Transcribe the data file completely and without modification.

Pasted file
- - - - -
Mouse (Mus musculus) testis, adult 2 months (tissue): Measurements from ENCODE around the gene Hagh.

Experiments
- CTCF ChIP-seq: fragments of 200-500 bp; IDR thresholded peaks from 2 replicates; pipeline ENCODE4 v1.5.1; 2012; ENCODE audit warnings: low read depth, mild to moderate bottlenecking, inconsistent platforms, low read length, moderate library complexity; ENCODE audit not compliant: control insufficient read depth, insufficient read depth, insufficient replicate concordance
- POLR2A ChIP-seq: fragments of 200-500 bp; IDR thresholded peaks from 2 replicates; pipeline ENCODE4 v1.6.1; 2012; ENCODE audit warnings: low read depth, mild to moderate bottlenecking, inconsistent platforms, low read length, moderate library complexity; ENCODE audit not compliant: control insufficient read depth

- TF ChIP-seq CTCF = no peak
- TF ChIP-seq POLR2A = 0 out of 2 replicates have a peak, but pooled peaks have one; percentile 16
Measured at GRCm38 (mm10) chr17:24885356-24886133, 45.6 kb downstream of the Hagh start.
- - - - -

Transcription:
Mouse (Mus musculus) testis, adult 2 months (tissue): Measurements from ENCODE around the gene Hagh.

Experiments
- CTCF ChIP-seq: fragments of 200-500 bp; IDR thresholded peaks from 2 replicates; pipeline ENCODE4 v1.5.1; 2012; ENCODE audit warnings: low read depth, mild to moderate bottlenecking, inconsistent platforms, low read length, moderate library complexity; ENCODE audit not compliant: control insufficient read depth, insufficient read depth, insufficient replicate concordance
- POLR2A ChIP-seq: fragments of 200-500 bp; IDR thresholded peaks from 2 replicates; pipeline ENCODE4 v1.6.1; 2012; ENCODE audit warnings: low read depth, mild to moderate bottlenecking, inconsistent platforms, low read length, moderate library complexity; ENCODE audit not compliant: control insufficient read depth

- TF ChIP-seq CTCF = no peak
- TF ChIP-seq POLR2A = 0 out of 2 replicates have a peak, but pooled peaks have one; percentile 16
Measured at GRCm38 (mm10) chr17:24885356-24886133, 45.6 kb downstream of the Hagh start.